Some environmental groups are not surprised by those findings. Elliot Negin is with the Natural Resources Defense Council. He says he wouldn’t expect much good to come from letting states take more responsibility for enforcing environmental laws.


“Well, it’s gonna open a whole can of worms. The states, many states have pretty bad track records when it comes to upholding environmental laws. And, the state politicians are, unfortunately, sometimes too close to the polluters through campaign contributions and what not.”


Despite those concerns, some members of Congress feel the US EPA has been too aggressive in its application of environmental laws, and that shifting more of the enforcement authority to the states would bring a certain measure of common sense to the process.


As, the two sides argue about the merits of enforcing environmental laws at the federal level or the state level. One government office says no decision should be made at all just yet. The General Accounting office says the states and the EPA should take stock of how things are working now.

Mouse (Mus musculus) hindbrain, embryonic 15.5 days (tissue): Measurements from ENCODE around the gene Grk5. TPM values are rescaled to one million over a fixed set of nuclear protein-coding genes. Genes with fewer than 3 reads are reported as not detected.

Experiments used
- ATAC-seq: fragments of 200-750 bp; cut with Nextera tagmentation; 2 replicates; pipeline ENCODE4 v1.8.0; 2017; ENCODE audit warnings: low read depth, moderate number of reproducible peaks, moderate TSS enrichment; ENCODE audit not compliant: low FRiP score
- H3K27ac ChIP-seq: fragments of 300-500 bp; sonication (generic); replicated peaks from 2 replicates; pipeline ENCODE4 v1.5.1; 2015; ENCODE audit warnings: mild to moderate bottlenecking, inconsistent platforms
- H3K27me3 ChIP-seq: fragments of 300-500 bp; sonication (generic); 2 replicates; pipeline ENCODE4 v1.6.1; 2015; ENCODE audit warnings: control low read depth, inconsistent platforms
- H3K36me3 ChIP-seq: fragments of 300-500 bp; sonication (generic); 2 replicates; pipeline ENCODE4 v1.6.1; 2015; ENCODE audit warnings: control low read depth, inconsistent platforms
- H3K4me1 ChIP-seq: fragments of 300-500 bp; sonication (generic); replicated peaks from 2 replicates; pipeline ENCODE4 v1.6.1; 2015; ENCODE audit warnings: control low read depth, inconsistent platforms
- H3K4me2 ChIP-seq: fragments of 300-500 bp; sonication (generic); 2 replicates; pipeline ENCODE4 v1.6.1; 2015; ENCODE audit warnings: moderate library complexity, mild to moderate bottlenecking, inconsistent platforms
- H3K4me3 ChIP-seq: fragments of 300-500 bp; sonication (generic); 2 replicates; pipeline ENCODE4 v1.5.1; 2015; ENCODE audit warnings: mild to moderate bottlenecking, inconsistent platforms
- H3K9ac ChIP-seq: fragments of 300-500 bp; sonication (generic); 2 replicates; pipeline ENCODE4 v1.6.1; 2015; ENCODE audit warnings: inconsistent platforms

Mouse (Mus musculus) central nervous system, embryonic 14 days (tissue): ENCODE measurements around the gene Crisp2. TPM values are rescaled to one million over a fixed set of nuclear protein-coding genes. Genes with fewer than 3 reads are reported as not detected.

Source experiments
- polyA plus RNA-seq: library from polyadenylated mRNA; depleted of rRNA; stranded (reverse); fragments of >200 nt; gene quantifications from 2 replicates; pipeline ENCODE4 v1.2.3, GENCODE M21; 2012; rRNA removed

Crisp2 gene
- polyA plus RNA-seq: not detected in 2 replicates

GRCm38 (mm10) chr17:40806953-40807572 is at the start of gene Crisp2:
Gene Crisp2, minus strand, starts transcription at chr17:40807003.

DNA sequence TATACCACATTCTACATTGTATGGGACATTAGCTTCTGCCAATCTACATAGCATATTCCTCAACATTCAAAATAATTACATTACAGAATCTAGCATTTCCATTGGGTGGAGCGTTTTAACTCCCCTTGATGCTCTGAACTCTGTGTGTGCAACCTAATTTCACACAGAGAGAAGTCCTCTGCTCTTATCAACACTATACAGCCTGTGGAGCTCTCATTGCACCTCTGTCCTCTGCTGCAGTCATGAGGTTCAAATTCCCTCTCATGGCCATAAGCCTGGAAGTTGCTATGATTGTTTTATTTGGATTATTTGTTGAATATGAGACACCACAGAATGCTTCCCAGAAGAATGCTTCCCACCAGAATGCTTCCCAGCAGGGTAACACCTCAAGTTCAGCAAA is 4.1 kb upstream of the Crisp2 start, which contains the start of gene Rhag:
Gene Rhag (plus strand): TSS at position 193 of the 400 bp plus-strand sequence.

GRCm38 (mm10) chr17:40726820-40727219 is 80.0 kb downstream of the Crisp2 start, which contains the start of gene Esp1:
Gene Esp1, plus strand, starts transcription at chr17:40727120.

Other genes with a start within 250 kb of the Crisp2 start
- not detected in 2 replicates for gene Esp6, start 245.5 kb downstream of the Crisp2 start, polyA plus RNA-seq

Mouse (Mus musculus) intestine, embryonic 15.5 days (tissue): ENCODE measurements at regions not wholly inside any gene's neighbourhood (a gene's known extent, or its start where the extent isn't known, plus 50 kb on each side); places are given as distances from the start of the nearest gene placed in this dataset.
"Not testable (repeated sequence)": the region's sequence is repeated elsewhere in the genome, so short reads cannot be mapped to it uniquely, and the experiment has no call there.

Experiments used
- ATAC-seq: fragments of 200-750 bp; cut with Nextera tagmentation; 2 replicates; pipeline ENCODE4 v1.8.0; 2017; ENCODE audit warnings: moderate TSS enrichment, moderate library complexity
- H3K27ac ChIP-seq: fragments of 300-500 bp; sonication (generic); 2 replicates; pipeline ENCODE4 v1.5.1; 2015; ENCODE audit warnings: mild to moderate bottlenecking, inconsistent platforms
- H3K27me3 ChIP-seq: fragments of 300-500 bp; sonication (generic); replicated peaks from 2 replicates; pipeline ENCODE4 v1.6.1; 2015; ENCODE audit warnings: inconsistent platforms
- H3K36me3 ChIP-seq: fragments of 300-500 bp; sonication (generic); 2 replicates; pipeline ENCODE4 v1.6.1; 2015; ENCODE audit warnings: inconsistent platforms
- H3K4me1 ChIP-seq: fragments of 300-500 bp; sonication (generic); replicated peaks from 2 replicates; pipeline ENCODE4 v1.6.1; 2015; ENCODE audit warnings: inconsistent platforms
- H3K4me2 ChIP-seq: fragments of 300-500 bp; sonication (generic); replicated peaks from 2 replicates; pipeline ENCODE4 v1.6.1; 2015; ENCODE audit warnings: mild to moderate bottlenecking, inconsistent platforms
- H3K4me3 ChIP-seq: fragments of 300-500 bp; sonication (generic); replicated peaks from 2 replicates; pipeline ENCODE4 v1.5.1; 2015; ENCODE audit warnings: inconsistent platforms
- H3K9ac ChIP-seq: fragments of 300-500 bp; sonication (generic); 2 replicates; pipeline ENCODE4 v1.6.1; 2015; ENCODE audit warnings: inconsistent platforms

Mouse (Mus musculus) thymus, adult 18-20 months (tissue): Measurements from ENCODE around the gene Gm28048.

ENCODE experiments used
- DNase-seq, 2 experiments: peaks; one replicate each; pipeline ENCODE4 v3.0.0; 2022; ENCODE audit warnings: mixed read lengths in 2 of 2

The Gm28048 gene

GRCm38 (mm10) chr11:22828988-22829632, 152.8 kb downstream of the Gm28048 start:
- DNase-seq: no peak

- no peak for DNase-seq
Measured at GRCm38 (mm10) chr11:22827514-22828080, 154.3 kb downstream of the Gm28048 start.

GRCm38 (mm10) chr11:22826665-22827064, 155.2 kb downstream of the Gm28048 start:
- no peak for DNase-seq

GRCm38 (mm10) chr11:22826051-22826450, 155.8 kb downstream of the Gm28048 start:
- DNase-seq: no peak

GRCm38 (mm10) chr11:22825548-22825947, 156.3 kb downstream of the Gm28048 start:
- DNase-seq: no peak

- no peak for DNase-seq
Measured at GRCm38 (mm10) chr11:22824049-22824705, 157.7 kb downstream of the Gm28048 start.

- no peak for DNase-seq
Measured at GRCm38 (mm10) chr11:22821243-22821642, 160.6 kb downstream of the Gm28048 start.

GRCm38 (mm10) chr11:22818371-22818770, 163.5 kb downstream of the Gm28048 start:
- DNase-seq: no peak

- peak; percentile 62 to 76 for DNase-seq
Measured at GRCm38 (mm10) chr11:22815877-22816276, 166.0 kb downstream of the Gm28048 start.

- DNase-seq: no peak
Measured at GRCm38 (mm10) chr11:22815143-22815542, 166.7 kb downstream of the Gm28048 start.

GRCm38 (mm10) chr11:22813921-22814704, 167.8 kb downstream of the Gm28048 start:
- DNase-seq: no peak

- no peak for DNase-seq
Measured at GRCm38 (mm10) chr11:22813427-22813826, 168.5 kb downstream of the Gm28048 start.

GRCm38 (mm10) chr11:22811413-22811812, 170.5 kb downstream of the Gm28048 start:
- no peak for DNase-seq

The GAO just released a report that finds cutting staff at the federal level and shifting resources to the state level — in other words, just what EPA Administrator Christie Todd Whittman is proposing— is premature. John Stephenson is the Director of Natural Resources and Environment for the GAO. He says the EPA has no idea how many people it takes to properly enforce the law because its workforce plan is more than a decade old.


“And, so, that’s basic information you would need to determine, number one, how many enforcement personnel that the states might need and number two how many personnel EPA headquarters might need to oversee the states.”